When you think of electric power lines, you probably envision overhead lines. Held up by utility poles, they're such a part of your life that you probably don't notice them until one goes down. However, while overhead lines get the job done, there areas of improvement to see our power delivered, not from above, but from below ground. This process of burying power lines is called undergrounding. While it is not the norm now, it is becoming more common.
What are the advantages of moving miles and miles of power lines underground? The primary benefit is that underground power lines are not vulnerable to disruption in the same way that overhead lines are. They can't be knocked down by storms or car accidents, for example, and the pull of gravity won't snap a line if a support pole buckles. Additionally, curious critters won't be able to traverse, claw at, chew on, or damage the underground lines like those overhead. Instead, they'll be better protected, and power disruptions will minimize.
Power lines underground would be kept in conduits that would be protected from dozens of hazards, would put less stress on them, and would be well out of the way of wildlife.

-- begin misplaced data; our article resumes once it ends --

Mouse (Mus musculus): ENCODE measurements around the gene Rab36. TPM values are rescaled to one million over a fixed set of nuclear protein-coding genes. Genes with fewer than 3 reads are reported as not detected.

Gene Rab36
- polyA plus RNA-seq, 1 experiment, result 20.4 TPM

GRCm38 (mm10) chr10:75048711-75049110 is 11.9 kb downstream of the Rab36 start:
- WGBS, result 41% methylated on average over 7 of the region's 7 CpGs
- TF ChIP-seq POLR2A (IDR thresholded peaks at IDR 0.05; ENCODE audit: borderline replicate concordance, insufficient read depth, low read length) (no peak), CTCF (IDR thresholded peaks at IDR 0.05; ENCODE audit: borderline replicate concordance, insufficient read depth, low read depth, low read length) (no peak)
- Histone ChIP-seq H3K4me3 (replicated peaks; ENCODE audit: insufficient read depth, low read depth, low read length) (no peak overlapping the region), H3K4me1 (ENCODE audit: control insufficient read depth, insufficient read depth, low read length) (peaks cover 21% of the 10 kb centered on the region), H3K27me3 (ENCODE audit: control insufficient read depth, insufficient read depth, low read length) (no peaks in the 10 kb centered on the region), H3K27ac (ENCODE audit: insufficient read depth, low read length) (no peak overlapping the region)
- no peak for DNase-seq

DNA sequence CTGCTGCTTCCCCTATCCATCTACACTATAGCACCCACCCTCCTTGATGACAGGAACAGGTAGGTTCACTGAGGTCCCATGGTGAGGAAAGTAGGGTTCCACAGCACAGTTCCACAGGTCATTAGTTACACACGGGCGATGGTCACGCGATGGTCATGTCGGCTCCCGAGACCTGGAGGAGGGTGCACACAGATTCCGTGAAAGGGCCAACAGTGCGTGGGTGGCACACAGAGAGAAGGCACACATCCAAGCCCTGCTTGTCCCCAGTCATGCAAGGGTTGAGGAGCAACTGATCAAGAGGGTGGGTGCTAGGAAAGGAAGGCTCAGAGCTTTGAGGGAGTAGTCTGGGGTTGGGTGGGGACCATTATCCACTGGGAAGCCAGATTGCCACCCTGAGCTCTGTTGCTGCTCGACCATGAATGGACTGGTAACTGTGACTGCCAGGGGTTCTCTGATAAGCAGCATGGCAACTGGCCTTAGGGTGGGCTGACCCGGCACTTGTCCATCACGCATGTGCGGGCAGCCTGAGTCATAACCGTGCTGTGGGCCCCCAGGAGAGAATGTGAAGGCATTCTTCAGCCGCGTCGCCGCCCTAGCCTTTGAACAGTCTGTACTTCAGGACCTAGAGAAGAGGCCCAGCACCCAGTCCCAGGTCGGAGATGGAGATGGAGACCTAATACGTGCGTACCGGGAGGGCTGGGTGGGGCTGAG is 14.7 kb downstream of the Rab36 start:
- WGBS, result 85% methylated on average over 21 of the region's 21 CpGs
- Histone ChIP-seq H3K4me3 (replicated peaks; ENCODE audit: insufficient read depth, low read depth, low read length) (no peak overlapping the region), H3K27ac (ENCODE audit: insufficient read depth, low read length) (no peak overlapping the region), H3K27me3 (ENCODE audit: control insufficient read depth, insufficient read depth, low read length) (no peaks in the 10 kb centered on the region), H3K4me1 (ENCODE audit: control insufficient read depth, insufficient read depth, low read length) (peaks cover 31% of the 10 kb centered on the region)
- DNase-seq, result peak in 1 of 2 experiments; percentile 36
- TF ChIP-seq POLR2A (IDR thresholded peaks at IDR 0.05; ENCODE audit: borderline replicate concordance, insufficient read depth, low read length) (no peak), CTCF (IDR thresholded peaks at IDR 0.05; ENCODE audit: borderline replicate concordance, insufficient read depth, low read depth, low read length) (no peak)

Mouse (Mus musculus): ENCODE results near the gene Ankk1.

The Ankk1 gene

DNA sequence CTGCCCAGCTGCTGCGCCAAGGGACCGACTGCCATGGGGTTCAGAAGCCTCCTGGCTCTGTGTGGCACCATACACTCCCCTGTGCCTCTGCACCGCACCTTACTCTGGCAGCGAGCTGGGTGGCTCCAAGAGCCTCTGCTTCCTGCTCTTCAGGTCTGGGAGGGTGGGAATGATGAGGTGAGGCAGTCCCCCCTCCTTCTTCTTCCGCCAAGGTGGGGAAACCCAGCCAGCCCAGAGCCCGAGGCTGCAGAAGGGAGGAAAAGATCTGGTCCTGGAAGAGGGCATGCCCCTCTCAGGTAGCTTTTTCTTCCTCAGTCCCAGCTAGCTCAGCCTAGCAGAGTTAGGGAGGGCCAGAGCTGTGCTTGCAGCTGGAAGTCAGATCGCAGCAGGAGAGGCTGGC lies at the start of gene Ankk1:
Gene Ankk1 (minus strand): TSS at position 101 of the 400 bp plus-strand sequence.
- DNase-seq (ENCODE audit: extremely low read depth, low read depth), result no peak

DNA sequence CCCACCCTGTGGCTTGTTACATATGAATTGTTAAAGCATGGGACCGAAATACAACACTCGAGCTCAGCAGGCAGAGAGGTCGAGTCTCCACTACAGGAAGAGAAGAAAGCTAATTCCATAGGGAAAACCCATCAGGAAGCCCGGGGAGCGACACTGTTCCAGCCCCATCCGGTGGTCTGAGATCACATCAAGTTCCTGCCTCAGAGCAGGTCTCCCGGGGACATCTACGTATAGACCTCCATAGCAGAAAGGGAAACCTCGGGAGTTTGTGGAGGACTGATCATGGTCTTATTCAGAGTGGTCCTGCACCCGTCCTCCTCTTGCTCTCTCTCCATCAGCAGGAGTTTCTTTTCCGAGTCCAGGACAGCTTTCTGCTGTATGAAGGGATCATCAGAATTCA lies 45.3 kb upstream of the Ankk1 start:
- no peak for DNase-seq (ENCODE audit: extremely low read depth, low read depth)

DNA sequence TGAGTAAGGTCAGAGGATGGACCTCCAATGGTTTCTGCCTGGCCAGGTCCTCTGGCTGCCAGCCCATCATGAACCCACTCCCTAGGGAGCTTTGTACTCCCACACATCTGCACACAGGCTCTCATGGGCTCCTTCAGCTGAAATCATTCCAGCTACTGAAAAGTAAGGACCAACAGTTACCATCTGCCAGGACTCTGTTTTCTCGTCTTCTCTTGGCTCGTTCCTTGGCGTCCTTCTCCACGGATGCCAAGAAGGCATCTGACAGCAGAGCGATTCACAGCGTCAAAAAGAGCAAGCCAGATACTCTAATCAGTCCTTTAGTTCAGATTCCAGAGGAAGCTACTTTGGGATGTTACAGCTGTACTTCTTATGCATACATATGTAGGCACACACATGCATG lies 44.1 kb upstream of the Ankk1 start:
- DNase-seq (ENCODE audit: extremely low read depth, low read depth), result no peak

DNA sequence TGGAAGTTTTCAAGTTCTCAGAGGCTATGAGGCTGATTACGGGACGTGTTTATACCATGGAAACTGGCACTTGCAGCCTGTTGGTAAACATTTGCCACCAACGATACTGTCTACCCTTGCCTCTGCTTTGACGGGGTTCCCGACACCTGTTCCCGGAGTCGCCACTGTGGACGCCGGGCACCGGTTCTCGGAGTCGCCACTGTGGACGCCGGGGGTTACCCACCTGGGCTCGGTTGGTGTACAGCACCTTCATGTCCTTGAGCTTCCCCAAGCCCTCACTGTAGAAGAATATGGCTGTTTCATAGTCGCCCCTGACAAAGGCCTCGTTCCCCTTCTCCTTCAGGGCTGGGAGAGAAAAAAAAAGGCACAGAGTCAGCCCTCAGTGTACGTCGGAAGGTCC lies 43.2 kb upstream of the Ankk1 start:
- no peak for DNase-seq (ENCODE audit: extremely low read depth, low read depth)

While undergrounding is the clear choice for safety and security, it also represents a huge cost in terms of time, effort, and resources. Digging trenches to lay lines takes time, and in many cases those lines would need to be run into buildings from beneath the ground. It isn't feasible for this kind of major infrastructural change to happen quickly, or easily.
However, undergrounding is being used in many places to help alleviate serious risks of traditional overhead power lines. Locations where there are issues with above-ground lines, where there are serious risks, and where the added security of undergrounding is considered a necessity are being converted when necessary. Lines are installed underground during initial construction where possible. Places like public buildings, hospitals, and locations that regularly experience severe weather or similar situations make ideal candidates for undergrounding.
While it is possible that undergrounding may become the standard for infrastructure one day, in the meantime, most people must deal with above-ground lines. Unfortunately, the existing threats remain, like weather, accidents, and wildlife damage. Critter Guard's solutions of Line Guards and Pole Guards are ideal for minimizing the risks to your utility lines and poles while they're still in the open air. For more information about how we can help keep your lines safe, simply contact us today!